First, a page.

Two of the four men at the Coutts blockade arrested in February 2022, accused of conspiracy to commit murder and mischief – Chris Lysak and Jerry Morin – are free men. They were released on February 6, 2024. They remained in custody in remand centres for 723 days. While in custody, Morin was in solitary confinement for 74 days.
After relying on legal aid lawyers with little results, in November 2023 Lysak crowdfunded for better counsel. His new lawyer Daniel Song brought a section 8 charter application to examine the Crown’s case against his client. Suddenly, the Crown dropped conspiracy to commit murder of police, and mischief charges, against both Lysak and Morin. The Crown got a plea deal from Lysak and Morin on minor firearms charges. These charges the two pled guilty to were never part of the original indictment that prompted their arrests.
Lysak and Morin are now reunited with their families and will begin the long journey to rebuild their lives. Both are fathers. Morin is a lineman and Chris Lysak is an electrician.
Lysak pled guilty to improper storage of a firearm which was properly registered under his name and legally purchased. The Crown also dropped charges against Chris Lysak for uttering threats.
Though the RCMP released a shocking photo of a stash of weapons around a table with an RCMP cruiser in the background, the majority of weapons on display turned out to have no connection to any of the four men arrested on conspiracy to commit murder charges. The RCMP photo was taken before Jerry Morin was arrested west of Calgary around noon on February 14, 2022. Morin was on the way to work for a rancher on a farm when he was arrested by a SWAT team.
These men were in deteriorating health and facing financial ruin. And the Crown knew this. Once they pled guilty to the minor charges, they were free men.
Dropping conspiracy to commit murder of police officer charges by the Crown is significant. News of the arrests was pointed to in the Rouleau Report as key to its justifying invocation of the Emergencies Act on February 14, 2022, by the Liberal government. Now that these charges are dropped it appears the Crown and the RCMP never had evidence to convict the accused of conspiracy to commit murder. Instead, they put them through gruelling custody in remand centres, hoping to break them. The decision to deny them bail for nearly two years was politically motivated. They were deemed too dangerous to be granted bail on one day. Then on the next they were released and deemed no threat to the public.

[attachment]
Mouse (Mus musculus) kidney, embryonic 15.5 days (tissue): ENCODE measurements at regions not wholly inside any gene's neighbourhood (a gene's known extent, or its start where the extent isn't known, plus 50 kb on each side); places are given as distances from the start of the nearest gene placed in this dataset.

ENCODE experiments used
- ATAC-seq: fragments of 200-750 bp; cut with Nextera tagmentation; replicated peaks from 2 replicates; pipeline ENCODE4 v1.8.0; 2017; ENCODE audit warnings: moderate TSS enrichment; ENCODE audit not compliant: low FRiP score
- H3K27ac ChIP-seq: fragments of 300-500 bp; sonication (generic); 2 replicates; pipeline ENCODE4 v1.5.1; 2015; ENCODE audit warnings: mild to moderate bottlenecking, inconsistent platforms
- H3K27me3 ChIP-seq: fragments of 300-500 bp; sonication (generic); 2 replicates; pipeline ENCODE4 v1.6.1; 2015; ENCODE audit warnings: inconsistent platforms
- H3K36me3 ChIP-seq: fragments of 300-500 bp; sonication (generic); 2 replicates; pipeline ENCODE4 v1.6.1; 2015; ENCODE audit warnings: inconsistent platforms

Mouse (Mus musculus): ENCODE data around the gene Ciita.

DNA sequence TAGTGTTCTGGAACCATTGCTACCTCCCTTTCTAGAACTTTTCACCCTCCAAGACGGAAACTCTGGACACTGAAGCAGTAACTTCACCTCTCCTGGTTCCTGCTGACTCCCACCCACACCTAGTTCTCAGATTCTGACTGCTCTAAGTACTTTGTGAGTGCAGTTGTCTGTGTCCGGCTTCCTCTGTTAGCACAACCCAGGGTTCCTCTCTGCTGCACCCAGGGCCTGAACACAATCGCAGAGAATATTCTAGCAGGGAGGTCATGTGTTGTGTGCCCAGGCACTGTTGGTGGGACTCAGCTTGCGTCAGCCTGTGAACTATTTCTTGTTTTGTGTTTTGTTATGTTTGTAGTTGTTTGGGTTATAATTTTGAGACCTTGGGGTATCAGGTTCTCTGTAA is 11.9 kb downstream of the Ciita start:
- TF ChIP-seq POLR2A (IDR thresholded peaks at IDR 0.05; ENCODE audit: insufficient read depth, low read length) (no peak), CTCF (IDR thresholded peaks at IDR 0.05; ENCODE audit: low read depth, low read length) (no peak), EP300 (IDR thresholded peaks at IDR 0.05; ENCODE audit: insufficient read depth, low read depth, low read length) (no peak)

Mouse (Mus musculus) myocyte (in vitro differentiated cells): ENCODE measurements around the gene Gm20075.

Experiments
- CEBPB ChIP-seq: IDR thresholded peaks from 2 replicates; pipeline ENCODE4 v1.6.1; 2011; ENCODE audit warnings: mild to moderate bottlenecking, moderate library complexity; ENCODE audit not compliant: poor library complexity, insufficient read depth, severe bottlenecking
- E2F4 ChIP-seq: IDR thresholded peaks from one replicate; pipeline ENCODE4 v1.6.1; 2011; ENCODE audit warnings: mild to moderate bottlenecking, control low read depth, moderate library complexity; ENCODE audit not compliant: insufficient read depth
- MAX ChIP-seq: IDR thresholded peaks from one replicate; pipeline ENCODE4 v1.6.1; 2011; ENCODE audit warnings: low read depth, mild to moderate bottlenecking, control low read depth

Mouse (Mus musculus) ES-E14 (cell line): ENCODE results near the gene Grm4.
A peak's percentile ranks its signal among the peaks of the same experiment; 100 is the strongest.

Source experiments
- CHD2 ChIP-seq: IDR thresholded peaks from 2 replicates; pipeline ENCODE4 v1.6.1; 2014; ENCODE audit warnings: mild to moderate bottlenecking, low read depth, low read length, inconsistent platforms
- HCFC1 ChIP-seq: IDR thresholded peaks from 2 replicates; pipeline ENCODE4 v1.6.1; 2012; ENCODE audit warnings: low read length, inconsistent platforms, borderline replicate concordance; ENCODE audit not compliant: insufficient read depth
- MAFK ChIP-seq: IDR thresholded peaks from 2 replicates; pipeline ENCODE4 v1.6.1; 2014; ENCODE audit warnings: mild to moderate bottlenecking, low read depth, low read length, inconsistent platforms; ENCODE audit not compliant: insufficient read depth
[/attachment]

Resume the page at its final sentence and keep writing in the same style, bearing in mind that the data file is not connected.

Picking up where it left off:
Lysak and Morin refused earlier offers to plea guilty. But after two years the strain of the whole ordeal led them to agree to a coerced confession to new charges in order to survive.
The plea deal was struck in a courtroom outside of the courtroom where the pre-trial motions were set to begin at 10 AM on February 6. The dropping of serious charges and confession to new minor firearms charges, and release of these two men came as a surprise.
A friend of Chris Lysak, Fort Macleod councillor Marco Van Huigenbos, said “723 days pretrial is a travesty of justice in Canada, and it has to be treated as such. There has to be a full inquiry into these prosecutions.”
Is all that is required to deny bail for those accused of serious crimes to argue that their release will undermine confidence in the justice system? The justice system is not immune from corruption or politicization. What confidence can citizens have in it? It appears lawfare is alive and well in Canada. The case of the Coutts Four shows that the Crown have the power to lay serious charges against citizens and let them linger for years in custody without bail or trial.
This Is all that is required to make the Crown walk back charges of conspiracy to commit murder a smart lawyer who knows how to make a section 8 charter application?
On January 15 Chris Carbert was denied bail for the second time. The lawyer who successfully represented Chris Lysak, Daniel Song, is now being considered to represent Chris Carbert (along with his existing lawyer) at the upcoming February 20 court hearing. The remaining ‘Coutts Two’ – Chris Carbert and Tony Olienick – will be at that hearing. Olienick has just hired a new lawyer who needs to get up to speed on the details of the case.
Is the Crown now proceeding with a charge of conspiracy to commit murder against Carbert and Olienick, when it has conceded that Lysak and Morin were not part of a conspiracy? Carbert and Olienick are scheduled to stand trial in June.
Ray McGinnis is a senior fellow with the Frontier Centre for Public Policy. His forthcoming book is Unjustified: The Emergencies Act and the Inquiry that Got It Wrong
Watch Ray McGinnis on Leaders on the Frontier here. September 27, 2023 (70 minutes)